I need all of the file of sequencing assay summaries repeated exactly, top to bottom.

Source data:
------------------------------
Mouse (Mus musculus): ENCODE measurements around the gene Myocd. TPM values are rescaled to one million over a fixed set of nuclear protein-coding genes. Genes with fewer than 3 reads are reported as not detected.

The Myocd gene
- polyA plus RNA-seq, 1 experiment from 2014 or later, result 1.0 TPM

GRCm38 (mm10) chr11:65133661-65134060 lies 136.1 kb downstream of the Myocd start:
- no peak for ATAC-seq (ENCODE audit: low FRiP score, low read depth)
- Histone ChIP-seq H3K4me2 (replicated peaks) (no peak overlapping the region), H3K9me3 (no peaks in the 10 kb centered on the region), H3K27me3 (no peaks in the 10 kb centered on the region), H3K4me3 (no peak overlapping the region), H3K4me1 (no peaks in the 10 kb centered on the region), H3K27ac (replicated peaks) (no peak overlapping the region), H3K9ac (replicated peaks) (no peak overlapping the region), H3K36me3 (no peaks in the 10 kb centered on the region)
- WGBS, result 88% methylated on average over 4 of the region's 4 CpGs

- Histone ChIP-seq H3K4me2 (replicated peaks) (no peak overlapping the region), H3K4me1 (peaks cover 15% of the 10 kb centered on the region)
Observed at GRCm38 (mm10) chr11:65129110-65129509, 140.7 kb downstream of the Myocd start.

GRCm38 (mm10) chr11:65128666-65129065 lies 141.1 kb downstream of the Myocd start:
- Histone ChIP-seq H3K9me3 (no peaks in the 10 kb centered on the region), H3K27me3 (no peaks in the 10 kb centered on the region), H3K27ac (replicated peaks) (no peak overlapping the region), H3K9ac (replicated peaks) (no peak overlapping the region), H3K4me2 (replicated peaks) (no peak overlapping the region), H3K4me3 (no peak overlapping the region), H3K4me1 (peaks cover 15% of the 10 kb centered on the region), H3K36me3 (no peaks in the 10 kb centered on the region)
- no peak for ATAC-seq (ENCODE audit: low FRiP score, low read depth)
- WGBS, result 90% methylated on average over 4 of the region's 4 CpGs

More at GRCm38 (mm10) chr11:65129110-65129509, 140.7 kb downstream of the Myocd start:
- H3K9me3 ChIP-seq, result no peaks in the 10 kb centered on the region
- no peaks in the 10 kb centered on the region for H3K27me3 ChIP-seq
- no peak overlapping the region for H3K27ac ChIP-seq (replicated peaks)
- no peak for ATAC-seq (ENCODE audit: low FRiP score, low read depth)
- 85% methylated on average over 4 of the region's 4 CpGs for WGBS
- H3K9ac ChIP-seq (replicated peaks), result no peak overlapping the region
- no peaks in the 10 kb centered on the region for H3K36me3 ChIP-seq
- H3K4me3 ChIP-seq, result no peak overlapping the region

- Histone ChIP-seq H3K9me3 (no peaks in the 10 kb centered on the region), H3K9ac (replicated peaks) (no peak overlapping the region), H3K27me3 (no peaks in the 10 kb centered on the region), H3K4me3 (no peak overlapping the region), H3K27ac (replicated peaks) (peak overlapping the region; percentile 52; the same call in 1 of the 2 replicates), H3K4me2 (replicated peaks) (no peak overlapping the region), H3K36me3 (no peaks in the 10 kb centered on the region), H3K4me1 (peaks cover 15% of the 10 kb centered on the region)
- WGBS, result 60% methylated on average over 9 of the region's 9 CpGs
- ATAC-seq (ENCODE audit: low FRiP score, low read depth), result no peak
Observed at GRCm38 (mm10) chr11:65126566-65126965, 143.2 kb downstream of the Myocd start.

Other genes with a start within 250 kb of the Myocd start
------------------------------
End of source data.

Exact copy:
Mouse (Mus musculus): ENCODE measurements around the gene Myocd. TPM values are rescaled to one million over a fixed set of nuclear protein-coding genes. Genes with fewer than 3 reads are reported as not detected.

The Myocd gene
- polyA plus RNA-seq, 1 experiment from 2014 or later, result 1.0 TPM

GRCm38 (mm10) chr11:65133661-65134060 lies 136.1 kb downstream of the Myocd start:
- no peak for ATAC-seq (ENCODE audit: low FRiP score, low read depth)
- Histone ChIP-seq H3K4me2 (replicated peaks) (no peak overlapping the region), H3K9me3 (no peaks in the 10 kb centered on the region), H3K27me3 (no peaks in the 10 kb centered on the region), H3K4me3 (no peak overlapping the region), H3K4me1 (no peaks in the 10 kb centered on the region), H3K27ac (replicated peaks) (no peak overlapping the region), H3K9ac (replicated peaks) (no peak overlapping the region), H3K36me3 (no peaks in the 10 kb centered on the region)
- WGBS, result 88% methylated on average over 4 of the region's 4 CpGs

- Histone ChIP-seq H3K4me2 (replicated peaks) (no peak overlapping the region), H3K4me1 (peaks cover 15% of the 10 kb centered on the region)
Observed at GRCm38 (mm10) chr11:65129110-65129509, 140.7 kb downstream of the Myocd start.

GRCm38 (mm10) chr11:65128666-65129065 lies 141.1 kb downstream of the Myocd start:
- Histone ChIP-seq H3K9me3 (no peaks in the 10 kb centered on the region), H3K27me3 (no peaks in the 10 kb centered on the region), H3K27ac (replicated peaks) (no peak overlapping the region), H3K9ac (replicated peaks) (no peak overlapping the region), H3K4me2 (replicated peaks) (no peak overlapping the region), H3K4me3 (no peak overlapping the region), H3K4me1 (peaks cover 15% of the 10 kb centered on the region), H3K36me3 (no peaks in the 10 kb centered on the region)
- no peak for ATAC-seq (ENCODE audit: low FRiP score, low read depth)
- WGBS, result 90% methylated on average over 4 of the region's 4 CpGs

More at GRCm38 (mm10) chr11:65129110-65129509, 140.7 kb downstream of the Myocd start:
- H3K9me3 ChIP-seq, result no peaks in the 10 kb centered on the region
- no peaks in the 10 kb centered on the region for H3K27me3 ChIP-seq
- no peak overlapping the region for H3K27ac ChIP-seq (replicated peaks)
- no peak for ATAC-seq (ENCODE audit: low FRiP score, low read depth)
- 85% methylated on average over 4 of the region's 4 CpGs for WGBS
- H3K9ac ChIP-seq (replicated peaks), result no peak overlapping the region
- no peaks in the 10 kb centered on the region for H3K36me3 ChIP-seq
- H3K4me3 ChIP-seq, result no peak overlapping the region

- Histone ChIP-seq H3K9me3 (no peaks in the 10 kb centered on the region), H3K9ac (replicated peaks) (no peak overlapping the region), H3K27me3 (no peaks in the 10 kb centered on the region), H3K4me3 (no peak overlapping the region), H3K27ac (replicated peaks) (peak overlapping the region; percentile 52; the same call in 1 of the 2 replicates), H3K4me2 (replicated peaks) (no peak overlapping the region), H3K36me3 (no peaks in the 10 kb centered on the region), H3K4me1 (peaks cover 15% of the 10 kb centered on the region)
- WGBS, result 60% methylated on average over 9 of the region's 9 CpGs
- ATAC-seq (ENCODE audit: low FRiP score, low read depth), result no peak
Observed at GRCm38 (mm10) chr11:65126566-65126965, 143.2 kb downstream of the Myocd start.

Other genes with a start within 250 kb of the Myocd start